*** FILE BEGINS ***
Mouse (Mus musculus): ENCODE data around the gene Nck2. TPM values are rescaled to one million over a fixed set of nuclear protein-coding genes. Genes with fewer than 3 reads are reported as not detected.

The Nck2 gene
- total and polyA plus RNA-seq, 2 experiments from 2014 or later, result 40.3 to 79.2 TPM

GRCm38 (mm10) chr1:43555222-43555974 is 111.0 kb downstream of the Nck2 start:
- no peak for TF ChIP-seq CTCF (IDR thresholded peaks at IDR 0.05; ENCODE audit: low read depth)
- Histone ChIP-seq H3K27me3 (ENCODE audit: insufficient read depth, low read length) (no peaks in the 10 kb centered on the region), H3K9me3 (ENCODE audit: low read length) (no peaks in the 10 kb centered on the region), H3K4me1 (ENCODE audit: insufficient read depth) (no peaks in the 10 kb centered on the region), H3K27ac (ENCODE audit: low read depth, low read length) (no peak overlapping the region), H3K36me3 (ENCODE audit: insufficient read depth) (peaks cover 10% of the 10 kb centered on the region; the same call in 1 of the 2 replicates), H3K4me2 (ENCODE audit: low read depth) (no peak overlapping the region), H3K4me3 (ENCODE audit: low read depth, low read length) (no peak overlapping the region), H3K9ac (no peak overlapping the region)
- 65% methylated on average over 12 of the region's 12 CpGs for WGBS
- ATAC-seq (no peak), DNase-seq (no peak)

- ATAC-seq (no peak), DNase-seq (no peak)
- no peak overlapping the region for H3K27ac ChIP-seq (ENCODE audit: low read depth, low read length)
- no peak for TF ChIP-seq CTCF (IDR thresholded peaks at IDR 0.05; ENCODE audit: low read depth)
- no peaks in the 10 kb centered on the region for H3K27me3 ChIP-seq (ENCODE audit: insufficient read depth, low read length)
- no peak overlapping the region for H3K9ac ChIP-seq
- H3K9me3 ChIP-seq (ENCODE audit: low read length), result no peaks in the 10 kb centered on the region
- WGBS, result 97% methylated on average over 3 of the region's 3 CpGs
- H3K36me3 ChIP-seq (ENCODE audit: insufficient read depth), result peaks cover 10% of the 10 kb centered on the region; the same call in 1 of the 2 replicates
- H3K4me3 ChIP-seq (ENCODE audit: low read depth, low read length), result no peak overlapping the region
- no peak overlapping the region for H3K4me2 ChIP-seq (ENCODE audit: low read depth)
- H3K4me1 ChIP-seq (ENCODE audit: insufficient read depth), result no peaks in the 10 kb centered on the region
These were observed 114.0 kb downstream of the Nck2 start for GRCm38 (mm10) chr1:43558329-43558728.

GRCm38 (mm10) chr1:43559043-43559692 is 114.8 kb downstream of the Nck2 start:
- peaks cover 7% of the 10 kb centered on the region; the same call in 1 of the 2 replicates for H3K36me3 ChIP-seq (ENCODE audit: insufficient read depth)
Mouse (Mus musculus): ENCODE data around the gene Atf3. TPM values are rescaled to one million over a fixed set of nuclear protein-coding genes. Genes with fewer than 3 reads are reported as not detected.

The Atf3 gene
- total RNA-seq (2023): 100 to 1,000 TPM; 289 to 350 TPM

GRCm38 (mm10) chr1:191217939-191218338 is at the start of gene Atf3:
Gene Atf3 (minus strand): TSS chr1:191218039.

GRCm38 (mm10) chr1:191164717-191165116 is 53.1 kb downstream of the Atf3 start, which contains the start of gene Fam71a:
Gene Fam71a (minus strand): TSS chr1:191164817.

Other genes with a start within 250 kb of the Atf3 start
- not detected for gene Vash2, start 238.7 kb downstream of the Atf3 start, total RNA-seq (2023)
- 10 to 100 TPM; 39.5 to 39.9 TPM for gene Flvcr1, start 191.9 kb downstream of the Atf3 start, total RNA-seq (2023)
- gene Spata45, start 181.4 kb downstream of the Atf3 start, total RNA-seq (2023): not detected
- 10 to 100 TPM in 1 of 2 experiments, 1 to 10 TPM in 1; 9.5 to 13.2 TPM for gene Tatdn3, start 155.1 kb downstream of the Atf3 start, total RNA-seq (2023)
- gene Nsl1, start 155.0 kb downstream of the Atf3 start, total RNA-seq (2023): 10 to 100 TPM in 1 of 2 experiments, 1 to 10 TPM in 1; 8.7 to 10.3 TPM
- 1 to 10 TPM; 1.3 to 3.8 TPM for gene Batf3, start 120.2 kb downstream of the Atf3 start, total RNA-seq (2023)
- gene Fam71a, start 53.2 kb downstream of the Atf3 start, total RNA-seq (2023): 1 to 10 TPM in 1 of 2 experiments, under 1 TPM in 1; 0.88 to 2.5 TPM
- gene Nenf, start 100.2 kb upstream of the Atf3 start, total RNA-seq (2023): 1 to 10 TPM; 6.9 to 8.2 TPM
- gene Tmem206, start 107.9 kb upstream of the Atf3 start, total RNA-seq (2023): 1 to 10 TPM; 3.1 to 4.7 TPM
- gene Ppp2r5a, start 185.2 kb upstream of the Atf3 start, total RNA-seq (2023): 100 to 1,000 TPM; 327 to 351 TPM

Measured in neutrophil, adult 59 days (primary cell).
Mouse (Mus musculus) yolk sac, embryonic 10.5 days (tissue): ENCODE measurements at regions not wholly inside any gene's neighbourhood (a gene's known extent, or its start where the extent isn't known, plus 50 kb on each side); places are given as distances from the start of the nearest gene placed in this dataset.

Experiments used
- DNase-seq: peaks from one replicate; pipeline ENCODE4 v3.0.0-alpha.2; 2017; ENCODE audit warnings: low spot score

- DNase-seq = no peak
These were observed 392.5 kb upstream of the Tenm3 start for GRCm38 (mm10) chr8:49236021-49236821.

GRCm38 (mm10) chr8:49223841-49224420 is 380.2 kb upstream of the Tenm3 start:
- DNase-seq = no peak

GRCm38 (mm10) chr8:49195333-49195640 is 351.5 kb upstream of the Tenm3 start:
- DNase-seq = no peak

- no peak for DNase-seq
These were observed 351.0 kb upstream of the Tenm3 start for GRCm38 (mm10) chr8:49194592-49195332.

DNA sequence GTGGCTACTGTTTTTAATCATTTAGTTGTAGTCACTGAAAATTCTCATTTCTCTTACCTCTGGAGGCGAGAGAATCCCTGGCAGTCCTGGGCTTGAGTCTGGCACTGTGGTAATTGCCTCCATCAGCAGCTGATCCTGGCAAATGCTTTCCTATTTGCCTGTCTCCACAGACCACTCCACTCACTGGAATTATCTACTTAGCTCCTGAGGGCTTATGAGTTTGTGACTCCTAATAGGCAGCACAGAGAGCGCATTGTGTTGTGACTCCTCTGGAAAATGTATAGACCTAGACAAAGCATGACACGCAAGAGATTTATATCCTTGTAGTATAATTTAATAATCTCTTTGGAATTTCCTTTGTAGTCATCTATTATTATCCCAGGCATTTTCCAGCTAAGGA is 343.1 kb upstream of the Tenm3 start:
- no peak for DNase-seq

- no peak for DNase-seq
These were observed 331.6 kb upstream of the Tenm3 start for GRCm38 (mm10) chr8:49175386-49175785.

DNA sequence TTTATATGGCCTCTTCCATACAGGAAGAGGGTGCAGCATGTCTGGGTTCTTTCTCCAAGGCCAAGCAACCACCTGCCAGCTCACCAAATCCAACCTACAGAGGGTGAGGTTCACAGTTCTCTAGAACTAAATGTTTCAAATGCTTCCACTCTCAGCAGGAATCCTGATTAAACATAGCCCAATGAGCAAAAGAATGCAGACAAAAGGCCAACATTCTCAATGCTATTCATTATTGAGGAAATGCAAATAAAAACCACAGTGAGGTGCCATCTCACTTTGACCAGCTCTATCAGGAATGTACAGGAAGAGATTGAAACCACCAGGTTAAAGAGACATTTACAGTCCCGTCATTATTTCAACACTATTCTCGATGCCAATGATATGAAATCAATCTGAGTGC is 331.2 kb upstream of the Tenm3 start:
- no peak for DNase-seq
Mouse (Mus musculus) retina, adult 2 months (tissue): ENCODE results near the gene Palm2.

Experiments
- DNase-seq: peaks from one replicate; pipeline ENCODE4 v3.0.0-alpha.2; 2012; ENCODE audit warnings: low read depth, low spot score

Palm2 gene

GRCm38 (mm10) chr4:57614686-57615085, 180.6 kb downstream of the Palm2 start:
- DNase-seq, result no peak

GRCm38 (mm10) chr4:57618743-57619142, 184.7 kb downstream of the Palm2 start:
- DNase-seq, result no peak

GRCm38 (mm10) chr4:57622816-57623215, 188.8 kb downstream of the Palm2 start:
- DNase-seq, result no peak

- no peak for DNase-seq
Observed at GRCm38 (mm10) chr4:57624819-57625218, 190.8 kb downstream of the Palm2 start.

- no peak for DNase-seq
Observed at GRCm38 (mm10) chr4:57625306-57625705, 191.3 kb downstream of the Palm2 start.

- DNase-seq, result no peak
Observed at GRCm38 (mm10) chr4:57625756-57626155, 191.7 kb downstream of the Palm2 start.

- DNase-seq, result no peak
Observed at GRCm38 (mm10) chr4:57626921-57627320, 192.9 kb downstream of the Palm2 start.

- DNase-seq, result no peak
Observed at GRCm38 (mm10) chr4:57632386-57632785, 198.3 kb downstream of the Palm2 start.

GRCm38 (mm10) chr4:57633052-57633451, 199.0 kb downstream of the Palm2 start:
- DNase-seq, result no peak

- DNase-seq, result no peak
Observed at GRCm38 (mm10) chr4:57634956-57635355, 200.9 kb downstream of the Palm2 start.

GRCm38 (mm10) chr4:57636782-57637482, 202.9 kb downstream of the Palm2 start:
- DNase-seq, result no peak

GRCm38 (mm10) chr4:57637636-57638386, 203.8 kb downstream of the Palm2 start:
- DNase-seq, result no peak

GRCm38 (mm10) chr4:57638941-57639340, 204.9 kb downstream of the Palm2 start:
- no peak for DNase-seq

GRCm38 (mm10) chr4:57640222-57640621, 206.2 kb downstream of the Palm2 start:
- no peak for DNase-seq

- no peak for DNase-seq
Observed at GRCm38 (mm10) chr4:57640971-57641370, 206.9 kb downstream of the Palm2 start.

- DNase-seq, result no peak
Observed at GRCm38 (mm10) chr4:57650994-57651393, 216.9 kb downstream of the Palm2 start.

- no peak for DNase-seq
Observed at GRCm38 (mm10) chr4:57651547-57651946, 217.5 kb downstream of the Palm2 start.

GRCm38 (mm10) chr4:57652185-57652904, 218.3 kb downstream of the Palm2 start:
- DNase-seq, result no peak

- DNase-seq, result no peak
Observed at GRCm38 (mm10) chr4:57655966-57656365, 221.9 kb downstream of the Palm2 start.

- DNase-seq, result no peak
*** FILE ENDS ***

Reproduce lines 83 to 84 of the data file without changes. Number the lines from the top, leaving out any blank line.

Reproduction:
GRCm38 (mm10) chr4:57636782-57637482, 202.9 kb downstream of the Palm2 start:
- DNase-seq, result no peak